WARNING: This post contains spoilers about Elementary‘s season 2 finale. If you haven’t watched, proceed with caution.
Our sleuthing duo has become more of a trio. Raise your hand if you feel like it’s a little crowded in here? While I love Rhys Ifans, I’m really resenting Mycroft for coming between Joan and Sherlock. He’s mucking everything up.
Sherlock has been pulled into MI-6’s web, despite knowing that Mycroft is being framed, he must continue the charade of hunting his brother for the agency’s benefit. He turns up late to his tete-a-tete with the bigwigs and delivers this gem: “Apologies, this is my first cabal.” I’m going to start saying that every time I’m late for lunch meetings.
As our two detectives scramble to find the real mole, they’re also dealing with the fallout of Joan’s pronouncement that she is moving out. Sherlock is touchingly scared to let her go, while Joan knows that she needs real personal space to have her own life outside of their work. As they piece together what the tattooed numbers mean (date/time/place of the mole’s phone calls) and track down the subsequent murders, Sherlock makes a beautiful speech about what their partnership means to him: “Our partnership works. Even when things are less than ideal between us. This works. When I look back on the last 18 months, I often categorize it as a kind of grand experiment. The results of which have demonstrated to me, much to my surprise, that I’m capable of change. So I will change. For you. For the sake of our partnership, for the sake of our work, stay.” Best apology/entreaty ever. I would stay for you, Sherlock.
“You have this kind of pull, like gravity,” Joan replies. “I’m so lucky that I fell into your orbit. But if we live together that’s how it will always be, me orbiting you.” And just like that, she turns him down and stands her ground. And at the end of the episode we hear her on the phone with a broker. I get it, Joan. I do. But since this is TV fantasyland, I really just want you to forget your personal life and stay the hell in the brownstone.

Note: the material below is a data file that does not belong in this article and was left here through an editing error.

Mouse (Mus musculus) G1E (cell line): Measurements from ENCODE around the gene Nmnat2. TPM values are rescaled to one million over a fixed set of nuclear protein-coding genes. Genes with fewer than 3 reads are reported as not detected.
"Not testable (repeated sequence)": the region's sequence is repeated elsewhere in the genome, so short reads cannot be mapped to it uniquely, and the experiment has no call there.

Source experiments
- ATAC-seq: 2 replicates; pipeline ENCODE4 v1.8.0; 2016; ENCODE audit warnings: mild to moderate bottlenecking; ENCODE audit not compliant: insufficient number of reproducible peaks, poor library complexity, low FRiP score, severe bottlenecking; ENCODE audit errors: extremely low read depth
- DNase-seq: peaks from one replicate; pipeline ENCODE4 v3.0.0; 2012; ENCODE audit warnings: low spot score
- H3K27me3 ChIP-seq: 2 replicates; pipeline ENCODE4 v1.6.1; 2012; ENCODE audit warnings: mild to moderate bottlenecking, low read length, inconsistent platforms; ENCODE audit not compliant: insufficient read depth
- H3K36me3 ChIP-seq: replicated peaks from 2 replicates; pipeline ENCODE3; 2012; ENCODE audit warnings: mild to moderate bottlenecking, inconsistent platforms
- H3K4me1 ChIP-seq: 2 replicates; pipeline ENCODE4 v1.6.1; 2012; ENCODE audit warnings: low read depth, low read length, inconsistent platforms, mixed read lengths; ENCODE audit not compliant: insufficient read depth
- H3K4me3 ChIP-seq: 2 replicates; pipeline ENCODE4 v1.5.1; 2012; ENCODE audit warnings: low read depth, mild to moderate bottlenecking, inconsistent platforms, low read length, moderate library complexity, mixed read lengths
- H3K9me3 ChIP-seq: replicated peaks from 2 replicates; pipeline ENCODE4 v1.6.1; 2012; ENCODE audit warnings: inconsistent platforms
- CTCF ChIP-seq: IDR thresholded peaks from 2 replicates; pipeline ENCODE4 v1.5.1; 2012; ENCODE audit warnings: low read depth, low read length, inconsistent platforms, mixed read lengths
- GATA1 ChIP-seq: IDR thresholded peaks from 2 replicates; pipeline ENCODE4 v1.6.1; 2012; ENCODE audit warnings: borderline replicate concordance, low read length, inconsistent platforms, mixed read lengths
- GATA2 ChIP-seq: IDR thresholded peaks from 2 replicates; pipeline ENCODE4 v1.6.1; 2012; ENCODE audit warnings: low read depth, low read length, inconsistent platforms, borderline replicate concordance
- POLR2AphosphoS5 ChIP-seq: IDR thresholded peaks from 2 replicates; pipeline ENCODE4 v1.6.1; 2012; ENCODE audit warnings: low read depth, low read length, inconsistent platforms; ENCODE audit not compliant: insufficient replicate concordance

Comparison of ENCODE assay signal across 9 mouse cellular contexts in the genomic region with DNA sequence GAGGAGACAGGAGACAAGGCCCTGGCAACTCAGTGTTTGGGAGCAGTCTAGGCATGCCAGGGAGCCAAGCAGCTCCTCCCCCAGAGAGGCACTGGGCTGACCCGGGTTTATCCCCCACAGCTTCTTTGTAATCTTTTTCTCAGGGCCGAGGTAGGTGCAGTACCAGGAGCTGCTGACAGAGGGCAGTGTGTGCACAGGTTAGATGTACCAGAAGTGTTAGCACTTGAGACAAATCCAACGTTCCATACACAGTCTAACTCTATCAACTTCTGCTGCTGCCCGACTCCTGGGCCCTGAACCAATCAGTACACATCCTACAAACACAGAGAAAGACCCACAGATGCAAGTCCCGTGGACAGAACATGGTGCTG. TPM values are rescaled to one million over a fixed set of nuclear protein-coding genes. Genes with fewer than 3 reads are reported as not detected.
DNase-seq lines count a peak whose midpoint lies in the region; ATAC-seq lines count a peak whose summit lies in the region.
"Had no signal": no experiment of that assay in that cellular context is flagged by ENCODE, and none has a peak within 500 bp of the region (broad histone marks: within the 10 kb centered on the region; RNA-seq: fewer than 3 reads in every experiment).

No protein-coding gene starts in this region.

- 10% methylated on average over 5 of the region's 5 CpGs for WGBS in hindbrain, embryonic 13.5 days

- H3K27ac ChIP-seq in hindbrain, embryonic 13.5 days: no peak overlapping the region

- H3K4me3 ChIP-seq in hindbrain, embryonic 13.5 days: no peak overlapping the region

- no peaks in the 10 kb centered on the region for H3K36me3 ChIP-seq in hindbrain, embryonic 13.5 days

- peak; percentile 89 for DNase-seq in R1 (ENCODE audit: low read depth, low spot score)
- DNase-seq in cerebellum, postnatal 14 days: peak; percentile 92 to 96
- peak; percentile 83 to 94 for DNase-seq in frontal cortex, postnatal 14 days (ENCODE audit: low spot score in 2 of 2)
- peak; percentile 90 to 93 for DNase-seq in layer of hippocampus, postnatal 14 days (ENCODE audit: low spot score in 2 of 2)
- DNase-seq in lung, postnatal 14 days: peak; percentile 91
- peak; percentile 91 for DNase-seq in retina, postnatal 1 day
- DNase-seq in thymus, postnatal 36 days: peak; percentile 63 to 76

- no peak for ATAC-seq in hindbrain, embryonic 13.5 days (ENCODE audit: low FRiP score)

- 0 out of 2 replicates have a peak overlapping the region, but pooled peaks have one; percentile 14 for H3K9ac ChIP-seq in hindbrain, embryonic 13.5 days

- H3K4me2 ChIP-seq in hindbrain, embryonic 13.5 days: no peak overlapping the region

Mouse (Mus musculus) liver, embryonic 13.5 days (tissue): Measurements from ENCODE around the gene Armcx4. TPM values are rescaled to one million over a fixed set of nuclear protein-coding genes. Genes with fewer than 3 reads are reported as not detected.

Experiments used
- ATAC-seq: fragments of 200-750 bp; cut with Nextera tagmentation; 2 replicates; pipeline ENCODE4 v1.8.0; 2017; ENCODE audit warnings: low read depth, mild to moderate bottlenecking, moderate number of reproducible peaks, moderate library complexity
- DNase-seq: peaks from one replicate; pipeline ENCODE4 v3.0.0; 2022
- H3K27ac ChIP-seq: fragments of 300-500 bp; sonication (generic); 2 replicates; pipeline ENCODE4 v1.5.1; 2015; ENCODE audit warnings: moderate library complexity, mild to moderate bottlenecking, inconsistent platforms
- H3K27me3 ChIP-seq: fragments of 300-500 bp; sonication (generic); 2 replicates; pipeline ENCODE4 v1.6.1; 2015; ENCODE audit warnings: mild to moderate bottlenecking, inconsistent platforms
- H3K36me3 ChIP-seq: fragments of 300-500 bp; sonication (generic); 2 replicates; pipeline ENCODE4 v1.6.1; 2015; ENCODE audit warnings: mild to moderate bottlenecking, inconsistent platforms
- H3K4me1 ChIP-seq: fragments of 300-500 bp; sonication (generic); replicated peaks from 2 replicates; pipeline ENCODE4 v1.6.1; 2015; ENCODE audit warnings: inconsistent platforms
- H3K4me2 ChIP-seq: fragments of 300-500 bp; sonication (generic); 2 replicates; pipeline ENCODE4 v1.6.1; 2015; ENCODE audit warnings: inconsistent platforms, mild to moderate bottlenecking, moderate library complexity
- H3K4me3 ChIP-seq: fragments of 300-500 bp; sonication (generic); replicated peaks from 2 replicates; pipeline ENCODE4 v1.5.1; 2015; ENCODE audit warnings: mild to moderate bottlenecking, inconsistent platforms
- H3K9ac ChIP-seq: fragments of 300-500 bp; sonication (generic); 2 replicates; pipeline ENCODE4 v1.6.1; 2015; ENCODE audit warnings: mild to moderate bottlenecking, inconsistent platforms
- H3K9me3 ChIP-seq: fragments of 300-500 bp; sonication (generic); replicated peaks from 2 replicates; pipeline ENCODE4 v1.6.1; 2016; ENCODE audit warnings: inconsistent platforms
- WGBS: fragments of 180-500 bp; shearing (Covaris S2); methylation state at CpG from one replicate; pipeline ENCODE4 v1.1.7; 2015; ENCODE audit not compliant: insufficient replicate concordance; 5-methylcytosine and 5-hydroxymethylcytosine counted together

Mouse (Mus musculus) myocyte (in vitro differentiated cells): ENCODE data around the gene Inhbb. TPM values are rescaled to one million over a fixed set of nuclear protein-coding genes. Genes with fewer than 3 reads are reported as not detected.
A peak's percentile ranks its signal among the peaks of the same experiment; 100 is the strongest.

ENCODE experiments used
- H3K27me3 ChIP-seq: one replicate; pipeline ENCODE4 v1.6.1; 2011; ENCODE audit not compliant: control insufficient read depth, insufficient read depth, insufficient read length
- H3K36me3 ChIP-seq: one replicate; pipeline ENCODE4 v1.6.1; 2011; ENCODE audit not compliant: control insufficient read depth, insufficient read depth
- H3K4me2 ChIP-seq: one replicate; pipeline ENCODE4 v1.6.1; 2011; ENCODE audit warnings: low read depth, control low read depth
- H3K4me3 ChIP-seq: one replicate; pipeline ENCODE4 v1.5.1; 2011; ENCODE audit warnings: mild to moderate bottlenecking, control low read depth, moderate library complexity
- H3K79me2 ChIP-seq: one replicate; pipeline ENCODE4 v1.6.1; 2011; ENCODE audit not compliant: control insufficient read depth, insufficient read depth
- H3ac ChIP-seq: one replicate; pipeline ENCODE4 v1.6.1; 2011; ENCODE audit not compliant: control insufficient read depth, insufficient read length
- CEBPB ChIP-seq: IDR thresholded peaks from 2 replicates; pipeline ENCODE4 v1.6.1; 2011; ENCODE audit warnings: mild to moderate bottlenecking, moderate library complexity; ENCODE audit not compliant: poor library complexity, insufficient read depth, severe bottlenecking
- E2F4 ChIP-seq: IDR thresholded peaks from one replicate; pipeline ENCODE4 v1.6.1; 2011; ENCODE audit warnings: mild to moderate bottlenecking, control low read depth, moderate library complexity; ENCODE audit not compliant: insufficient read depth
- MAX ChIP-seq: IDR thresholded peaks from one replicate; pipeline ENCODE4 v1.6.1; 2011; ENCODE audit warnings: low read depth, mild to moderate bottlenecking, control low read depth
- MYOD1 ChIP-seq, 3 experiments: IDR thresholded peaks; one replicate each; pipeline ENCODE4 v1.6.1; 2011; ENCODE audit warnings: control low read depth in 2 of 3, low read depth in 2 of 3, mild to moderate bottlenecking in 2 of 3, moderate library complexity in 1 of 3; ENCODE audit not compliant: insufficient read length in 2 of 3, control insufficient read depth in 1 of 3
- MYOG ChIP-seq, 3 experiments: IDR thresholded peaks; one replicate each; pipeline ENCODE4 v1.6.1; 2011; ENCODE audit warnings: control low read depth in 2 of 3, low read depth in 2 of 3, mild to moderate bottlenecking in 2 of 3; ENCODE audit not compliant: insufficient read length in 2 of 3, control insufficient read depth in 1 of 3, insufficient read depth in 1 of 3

The mole turns out to be Mycroft’s handler, Sharington, who’s got a chip on his shoulder about being working class while the other operatives are aristos. Sherlock and Joan wisely enlist Capt. Gregson’s help. (Aiden Quinn solves all problems.) At the same time, Mycroft enlists the NSA’s help. (The NSA creates all problems.) Holmes and Watson end up with enough evidence to convict Sharington based on testimony from the Iranian spy he was feeding secrets to. But their break through comes too late. The NSA has already exposed Sharington to Le Milieu, knowing that he would be executed. But this in turn means that Mycroft will be targeted by the crime syndicate. To protect his identity, the NSA staged his death by pretending he burned in a kitchen fire. Even though Holmes and Watson could have saved him, what’s done is done and Mycroft must disappear forever. (Thank you, CBS.)
Joan and Sherlock are both distraught. I’ll admit, even though I was getting sick of Mycroft, I cried when he hugged Sherlock. What a sad pair of brothers they are. I want Joan to give Sherlock a hug. He needs human contact even though he pretends he doesn’t. Show him some love, Joan. Instead, she storms off to her room and calls a broker to finalize her departure from the brownstone.
Sherlock is left isolated and upset, so he grabs the hidden baggie of heroin from his bookshelf and puts it in his breast pocket (No, Sherlock, Nooooo!). But he doesn’t shoot up, he goes to visit the MI-6 bigwig, Sir Walter and tells him that he’s ready to join British Intelligence. What? Why did he grab the heroin and then join MI-6? What is happening? Can Joan really move out? We’ll just have to wait until Season 3 to find out.